The purpose of these protections is to make sure that everyone at the conference can feel free to discuss the real concerns about the child and their situation.

What happens at the Family Group Conference

Knowing what to expect: Find out as much as possible beforehand

People going to a Family Group Conference often don’t know what to expect there, and that can make it harder. Before the conference, find out as much as possible about how it works – and share this with other family and whānau.

For example, talk to a community worker or social worker who’s not from Oranga Tamariki – someone from your marae for example – to find out about how Family Group Conferences and the wider child protection system works. You could also ask them to come with you to the conference.

The Care and Protection Coordinator is also responsible for making sure everyone understands what the purpose of the conference is and what the process at the conference will be. If you don’t understand something, ask them to explain it to you.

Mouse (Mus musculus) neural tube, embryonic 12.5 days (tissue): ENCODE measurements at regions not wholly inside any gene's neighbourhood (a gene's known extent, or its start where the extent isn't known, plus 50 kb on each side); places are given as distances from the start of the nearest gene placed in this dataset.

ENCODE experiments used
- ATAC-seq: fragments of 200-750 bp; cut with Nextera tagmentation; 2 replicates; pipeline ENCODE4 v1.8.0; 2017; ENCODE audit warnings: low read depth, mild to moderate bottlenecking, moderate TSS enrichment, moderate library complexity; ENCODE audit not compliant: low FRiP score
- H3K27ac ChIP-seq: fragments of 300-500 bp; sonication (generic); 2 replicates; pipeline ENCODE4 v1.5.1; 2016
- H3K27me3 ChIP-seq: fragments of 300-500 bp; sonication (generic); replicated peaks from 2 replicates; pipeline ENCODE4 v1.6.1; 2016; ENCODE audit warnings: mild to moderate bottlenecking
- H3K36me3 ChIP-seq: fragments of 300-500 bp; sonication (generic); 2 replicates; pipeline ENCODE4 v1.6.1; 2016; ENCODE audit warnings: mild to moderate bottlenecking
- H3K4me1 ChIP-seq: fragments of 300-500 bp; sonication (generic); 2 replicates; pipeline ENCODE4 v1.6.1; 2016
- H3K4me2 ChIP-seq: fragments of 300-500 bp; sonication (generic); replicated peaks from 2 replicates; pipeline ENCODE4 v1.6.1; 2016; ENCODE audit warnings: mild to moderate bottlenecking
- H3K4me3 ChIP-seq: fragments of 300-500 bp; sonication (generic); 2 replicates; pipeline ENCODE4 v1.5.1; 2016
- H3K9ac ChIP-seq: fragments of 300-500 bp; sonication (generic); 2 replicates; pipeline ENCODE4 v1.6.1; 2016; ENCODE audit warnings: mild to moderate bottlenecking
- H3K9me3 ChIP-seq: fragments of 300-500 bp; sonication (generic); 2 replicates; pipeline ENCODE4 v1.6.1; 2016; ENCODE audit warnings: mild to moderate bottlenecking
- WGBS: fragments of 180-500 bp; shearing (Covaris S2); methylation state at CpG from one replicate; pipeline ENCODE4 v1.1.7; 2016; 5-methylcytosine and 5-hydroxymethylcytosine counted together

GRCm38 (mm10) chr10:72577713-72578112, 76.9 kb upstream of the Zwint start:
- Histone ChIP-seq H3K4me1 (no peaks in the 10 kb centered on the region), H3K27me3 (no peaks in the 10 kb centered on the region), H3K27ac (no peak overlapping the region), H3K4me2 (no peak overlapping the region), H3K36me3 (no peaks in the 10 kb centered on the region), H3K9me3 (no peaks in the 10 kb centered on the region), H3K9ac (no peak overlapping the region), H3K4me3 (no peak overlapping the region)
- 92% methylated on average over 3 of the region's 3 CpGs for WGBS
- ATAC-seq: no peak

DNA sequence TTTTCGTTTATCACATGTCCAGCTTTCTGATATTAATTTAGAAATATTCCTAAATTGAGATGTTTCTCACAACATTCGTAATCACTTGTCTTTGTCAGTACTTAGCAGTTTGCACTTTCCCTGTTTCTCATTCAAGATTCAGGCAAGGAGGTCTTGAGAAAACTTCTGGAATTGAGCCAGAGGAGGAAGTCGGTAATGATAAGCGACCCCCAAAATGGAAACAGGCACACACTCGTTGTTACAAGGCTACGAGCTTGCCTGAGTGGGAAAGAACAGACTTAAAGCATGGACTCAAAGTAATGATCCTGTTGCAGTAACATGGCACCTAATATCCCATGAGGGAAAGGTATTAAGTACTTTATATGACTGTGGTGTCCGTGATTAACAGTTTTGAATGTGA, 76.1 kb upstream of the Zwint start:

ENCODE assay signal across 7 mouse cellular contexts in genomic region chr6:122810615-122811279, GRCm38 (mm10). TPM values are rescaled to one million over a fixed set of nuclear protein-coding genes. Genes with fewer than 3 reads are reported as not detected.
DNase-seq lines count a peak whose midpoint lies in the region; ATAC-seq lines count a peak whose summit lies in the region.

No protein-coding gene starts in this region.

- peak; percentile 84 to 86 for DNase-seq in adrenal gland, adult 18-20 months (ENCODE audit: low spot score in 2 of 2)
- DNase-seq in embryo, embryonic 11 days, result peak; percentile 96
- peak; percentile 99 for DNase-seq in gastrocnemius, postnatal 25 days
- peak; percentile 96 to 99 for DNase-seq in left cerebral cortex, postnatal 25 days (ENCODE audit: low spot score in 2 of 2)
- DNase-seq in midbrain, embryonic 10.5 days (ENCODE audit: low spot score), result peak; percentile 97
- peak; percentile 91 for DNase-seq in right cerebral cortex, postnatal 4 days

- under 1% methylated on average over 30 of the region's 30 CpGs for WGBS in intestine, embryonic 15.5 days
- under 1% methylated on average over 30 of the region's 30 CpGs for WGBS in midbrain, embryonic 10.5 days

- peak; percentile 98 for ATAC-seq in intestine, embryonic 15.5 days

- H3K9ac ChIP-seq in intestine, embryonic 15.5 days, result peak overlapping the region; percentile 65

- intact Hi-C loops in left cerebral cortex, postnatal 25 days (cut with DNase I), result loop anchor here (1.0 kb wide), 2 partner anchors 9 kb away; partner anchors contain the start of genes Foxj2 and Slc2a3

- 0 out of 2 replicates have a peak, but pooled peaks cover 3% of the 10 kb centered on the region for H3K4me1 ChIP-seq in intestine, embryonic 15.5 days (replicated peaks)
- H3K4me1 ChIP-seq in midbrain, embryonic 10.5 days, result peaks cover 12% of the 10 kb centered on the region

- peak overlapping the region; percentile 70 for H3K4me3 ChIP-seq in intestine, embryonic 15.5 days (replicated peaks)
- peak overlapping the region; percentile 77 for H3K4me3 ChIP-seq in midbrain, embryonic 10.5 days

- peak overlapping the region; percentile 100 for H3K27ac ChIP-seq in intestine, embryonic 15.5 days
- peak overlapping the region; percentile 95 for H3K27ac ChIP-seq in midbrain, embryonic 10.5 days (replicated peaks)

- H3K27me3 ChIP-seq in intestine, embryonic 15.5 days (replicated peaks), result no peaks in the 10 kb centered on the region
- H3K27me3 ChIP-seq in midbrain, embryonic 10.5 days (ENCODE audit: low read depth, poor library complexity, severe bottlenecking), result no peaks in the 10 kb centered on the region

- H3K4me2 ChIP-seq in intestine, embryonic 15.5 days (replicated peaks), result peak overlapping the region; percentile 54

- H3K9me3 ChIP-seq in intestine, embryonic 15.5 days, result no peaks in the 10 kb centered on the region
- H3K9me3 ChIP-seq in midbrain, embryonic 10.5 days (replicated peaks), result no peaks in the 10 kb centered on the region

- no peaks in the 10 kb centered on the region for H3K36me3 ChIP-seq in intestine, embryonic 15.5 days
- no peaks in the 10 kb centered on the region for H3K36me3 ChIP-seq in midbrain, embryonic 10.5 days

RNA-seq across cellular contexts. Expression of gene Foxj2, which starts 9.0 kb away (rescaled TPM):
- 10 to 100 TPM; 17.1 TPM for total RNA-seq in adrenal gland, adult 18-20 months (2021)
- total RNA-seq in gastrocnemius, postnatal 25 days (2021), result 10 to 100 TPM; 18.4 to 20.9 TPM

Presenting a united whānau front

It’s also good if your whānau can present a strong united front to Oranga Tamariki at the conference. So, talk things through together fully before the conference and try to come to agreement about how to respond there. This includes what plan you’ll put forward to address Oranga Tamariki’s concerns about your child’s wellbeing.

The Family Group Conference is not supposed to be a place where Oranga Tamariki and the police tell family and whānau what will happen – it’s supposed to be a family/whānau-centred way to address concerns about a child’s wellbeing without involving the court system. If you and your whānau believe you have a plan to address Oranga Tamariki’s concerns, then present that strongly to them.

The usual stages of a Family Group Conference

Oranga Tamariki Act 1989, ss 26–29A, 130

A Family Group Conference will usually include these three stages:

  • Information and advice – This involves everyone who’s at the conference. Information is supposed to be shared so that everyone knows why the Family Group Conference is being held, what the issues are, and what help is available to sort out the problem.